The beef between 2Pac and Nas.
Due to faults of his own, rapper Nas got caught up in the East vs Westcoast beef. Which of course Tupac wouldn’t of liked as it initially had nothing to do with Nas. Tupac and Nas met each other at the House of Blues, where Tupac and Nas talked about this whole beef situation. Tupac told Nas that he was in no way involved and that he should not get caught up in it because he and Death Row had nothing but love for him. But then, Tupac listened to Nas’ songs and he remarked that there was a song, “The Message”, in which Nas was talking about fake thugs and it sounded as if Nas was talking about Tupac. Nas also liked to talk a lot about Thug Life after Pac introduced it to the whole world, which pissed Tupac off because he was the man to represent it.
Tupac accused Nas of biting his style and stealing his life for his songs. Nas even has a tattoo in the same place of Tupac’s Thug Life tattoo, and wore no shirt and his bandana in a similar way to pac in the video for ‘Hate Me Now’. Tupac dissed Nas on songs like “Against all Odds” and in interviews, such as the interview about Death Row East. But after Tupac’s demise Nas claimed they squashed their beef, which is supported by the Outlawz, and Nas even featured on ‘Thugz Mansion‘ on Tupac’s posthumus album ‘Better Dayz’.
Nas - The Message
It was released during the feud between the East and West Coast. The West Coast hip hop artist 2Pac viewed the first lyrics of the song "Fake thug, no love, you get the slug, CB4 Gusto, your luck low, I didn't know till I was drunk though" as a subliminal diss and responded in two songs from his last album whilst alive, The Don Killuminati: The 7 Day Theory: "Bomb First" and "Against All Odds". Although the two rappers purportedly reconciled before 2Pac's demise, 2Pac was never able to edit the lyrics against Nas due to his passing.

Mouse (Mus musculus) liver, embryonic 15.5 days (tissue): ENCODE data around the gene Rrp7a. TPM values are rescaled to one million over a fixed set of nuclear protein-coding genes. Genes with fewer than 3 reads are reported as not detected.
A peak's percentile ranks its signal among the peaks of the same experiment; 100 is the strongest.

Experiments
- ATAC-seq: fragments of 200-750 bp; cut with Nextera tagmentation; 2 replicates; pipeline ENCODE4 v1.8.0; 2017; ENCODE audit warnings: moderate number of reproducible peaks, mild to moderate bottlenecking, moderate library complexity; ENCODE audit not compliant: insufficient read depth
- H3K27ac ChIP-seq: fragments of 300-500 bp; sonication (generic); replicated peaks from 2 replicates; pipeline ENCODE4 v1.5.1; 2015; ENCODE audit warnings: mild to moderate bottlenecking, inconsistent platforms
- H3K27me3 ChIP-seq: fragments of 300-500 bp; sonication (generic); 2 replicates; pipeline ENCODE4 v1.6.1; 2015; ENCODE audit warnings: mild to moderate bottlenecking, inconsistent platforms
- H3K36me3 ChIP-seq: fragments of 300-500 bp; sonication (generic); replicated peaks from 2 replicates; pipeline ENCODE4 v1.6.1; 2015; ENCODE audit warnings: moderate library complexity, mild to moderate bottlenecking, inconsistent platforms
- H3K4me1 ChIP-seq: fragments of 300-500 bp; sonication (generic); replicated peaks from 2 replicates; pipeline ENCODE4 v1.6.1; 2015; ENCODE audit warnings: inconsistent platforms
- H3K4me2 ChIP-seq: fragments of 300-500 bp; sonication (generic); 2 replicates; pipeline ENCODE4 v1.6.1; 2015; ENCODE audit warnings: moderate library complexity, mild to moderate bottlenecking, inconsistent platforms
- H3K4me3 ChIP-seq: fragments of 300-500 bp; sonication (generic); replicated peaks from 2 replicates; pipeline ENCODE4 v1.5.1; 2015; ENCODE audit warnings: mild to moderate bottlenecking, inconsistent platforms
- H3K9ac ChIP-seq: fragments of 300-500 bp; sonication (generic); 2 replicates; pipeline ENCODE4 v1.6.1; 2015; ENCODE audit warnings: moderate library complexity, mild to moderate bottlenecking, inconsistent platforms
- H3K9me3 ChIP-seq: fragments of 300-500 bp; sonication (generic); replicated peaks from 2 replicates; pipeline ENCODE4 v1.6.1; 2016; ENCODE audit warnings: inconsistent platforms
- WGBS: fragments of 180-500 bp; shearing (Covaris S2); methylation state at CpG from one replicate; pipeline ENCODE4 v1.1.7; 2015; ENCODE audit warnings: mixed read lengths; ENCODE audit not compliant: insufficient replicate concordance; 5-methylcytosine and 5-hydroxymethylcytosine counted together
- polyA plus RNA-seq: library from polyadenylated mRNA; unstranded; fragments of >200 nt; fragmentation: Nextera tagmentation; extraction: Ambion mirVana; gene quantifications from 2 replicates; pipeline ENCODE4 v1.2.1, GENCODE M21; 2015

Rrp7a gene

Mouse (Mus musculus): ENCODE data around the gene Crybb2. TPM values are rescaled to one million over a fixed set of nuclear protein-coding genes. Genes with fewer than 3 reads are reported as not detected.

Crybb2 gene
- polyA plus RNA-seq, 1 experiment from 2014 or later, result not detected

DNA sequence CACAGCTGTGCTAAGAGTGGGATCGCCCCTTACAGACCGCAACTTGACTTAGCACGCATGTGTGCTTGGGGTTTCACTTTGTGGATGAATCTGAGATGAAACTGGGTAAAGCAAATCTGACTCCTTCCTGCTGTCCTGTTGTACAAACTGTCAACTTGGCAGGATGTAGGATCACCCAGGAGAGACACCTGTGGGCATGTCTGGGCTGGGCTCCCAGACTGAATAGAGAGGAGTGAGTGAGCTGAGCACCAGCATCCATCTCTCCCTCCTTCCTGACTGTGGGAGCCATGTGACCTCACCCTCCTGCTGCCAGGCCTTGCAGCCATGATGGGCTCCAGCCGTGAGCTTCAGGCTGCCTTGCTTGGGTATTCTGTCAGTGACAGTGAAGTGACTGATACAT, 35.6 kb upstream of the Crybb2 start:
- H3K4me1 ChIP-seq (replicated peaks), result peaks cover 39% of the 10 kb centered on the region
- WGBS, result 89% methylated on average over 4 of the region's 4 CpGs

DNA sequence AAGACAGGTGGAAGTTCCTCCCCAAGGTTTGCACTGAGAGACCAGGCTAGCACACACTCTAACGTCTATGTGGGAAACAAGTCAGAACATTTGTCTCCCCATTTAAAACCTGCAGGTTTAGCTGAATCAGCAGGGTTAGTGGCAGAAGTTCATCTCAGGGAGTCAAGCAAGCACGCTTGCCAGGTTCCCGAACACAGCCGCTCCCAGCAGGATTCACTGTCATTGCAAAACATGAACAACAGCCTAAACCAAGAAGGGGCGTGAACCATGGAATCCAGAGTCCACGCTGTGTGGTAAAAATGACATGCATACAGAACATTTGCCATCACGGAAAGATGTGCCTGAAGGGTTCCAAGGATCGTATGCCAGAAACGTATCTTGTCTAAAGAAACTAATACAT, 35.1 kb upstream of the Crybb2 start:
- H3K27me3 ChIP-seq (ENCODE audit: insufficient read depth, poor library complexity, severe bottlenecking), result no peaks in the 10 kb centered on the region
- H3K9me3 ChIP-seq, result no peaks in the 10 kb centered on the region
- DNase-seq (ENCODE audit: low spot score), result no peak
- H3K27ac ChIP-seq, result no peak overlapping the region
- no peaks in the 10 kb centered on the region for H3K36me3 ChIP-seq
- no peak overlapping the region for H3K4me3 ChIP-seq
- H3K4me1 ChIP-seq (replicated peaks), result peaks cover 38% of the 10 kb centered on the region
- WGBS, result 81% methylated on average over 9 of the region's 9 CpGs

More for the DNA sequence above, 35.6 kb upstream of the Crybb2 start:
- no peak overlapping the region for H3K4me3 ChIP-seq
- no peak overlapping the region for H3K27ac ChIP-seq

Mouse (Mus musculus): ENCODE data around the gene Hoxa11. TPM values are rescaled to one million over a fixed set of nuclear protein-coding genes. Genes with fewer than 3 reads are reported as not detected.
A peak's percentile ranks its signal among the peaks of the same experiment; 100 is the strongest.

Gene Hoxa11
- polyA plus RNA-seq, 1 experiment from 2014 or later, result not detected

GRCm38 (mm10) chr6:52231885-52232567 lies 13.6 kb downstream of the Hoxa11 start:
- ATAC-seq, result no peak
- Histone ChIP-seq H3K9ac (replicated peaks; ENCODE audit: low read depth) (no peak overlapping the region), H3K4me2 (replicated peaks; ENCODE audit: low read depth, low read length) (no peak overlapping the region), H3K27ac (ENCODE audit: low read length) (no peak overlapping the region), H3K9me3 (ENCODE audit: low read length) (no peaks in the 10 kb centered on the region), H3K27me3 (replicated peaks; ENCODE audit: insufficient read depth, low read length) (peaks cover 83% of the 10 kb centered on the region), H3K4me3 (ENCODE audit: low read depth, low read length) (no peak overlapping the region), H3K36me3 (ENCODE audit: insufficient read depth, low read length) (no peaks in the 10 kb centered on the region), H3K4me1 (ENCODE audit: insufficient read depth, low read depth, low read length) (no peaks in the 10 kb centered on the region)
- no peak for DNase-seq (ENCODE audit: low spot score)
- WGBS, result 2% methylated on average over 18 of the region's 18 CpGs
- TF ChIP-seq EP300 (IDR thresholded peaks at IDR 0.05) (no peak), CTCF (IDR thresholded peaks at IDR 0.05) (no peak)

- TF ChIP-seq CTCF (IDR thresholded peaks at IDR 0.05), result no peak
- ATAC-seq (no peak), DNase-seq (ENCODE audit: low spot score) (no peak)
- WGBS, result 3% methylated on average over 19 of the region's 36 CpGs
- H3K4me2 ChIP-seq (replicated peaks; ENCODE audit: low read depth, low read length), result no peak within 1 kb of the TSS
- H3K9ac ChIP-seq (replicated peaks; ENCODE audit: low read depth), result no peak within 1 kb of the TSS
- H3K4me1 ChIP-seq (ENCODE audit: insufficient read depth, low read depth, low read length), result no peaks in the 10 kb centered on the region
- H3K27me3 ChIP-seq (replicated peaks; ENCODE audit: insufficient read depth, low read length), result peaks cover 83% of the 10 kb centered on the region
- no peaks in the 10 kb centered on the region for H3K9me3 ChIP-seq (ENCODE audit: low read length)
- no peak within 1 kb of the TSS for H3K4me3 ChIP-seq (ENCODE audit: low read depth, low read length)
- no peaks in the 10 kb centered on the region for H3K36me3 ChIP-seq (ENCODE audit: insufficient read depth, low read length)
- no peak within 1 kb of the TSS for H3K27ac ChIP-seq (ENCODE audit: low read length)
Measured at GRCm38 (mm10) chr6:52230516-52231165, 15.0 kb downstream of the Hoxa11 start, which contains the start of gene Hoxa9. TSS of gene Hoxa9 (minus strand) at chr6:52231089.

2Pac - Against All Odds
The final track on The 7 Day Theory, “Against All Odds” is one of the most revealing songs about the East Coast-West Coast war.
Unlike “Hit Em Up,” which was a more personal, emotional, attack on Biggie and his record label, Against All Odds is more significant in terms of the subject matter.
What repercussions 2Pac would have suffered for recording the track will never be known (“Probably be m*rdered for the sh*t that I said”) as he was k*lled before the song was released. Nevertheless, “Against All Odds” remains one of the greatest narratives of the East Coast-West Coast war. #hiphopuniverse #hiphopbeefanalysis
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